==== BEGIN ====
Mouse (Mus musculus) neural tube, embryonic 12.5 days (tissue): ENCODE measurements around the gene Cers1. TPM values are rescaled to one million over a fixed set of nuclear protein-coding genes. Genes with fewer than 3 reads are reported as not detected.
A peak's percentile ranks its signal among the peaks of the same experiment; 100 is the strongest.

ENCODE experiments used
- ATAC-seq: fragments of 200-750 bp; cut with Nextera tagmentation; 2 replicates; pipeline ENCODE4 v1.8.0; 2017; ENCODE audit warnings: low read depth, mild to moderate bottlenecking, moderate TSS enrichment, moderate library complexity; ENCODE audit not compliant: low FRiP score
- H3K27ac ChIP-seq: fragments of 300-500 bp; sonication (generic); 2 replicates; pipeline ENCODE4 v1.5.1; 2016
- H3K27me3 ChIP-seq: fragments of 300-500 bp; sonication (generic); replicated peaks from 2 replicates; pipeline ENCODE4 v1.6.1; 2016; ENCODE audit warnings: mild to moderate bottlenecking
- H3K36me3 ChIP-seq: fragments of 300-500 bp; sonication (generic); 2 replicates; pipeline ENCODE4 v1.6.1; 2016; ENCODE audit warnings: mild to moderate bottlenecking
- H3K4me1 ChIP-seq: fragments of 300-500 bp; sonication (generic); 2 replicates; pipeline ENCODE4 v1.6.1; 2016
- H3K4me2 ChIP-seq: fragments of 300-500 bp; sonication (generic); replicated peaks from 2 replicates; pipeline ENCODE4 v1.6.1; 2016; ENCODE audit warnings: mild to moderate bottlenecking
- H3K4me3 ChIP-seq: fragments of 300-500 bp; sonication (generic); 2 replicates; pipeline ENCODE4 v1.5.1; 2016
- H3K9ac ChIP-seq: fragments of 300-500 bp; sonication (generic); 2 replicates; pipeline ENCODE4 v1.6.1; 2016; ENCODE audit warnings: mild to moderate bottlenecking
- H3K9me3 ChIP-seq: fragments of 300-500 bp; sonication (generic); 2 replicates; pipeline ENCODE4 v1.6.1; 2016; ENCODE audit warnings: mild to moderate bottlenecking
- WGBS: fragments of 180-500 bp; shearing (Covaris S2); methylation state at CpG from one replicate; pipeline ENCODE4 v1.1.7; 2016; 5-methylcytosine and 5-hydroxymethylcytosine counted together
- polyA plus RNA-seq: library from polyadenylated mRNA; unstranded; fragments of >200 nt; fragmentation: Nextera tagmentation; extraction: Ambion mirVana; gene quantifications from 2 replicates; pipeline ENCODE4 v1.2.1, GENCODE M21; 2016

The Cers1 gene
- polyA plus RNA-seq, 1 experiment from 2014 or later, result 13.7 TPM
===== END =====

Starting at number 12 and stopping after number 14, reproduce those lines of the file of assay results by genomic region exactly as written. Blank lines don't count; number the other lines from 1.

- H3K9me3 ChIP-seq: fragments of 300-500 bp; sonication (generic); 2 replicates; pipeline ENCODE4 v1.6.1; 2016; ENCODE audit warnings: mild to moderate bottlenecking
- WGBS: fragments of 180-500 bp; shearing (Covaris S2); methylation state at CpG from one replicate; pipeline ENCODE4 v1.1.7; 2016; 5-methylcytosine and 5-hydroxymethylcytosine counted together
- polyA plus RNA-seq: library from polyadenylated mRNA; unstranded; fragments of >200 nt; fragmentation: Nextera tagmentation; extraction: Ambion mirVana; gene quantifications from 2 replicates; pipeline ENCODE4 v1.2.1, GENCODE M21; 2016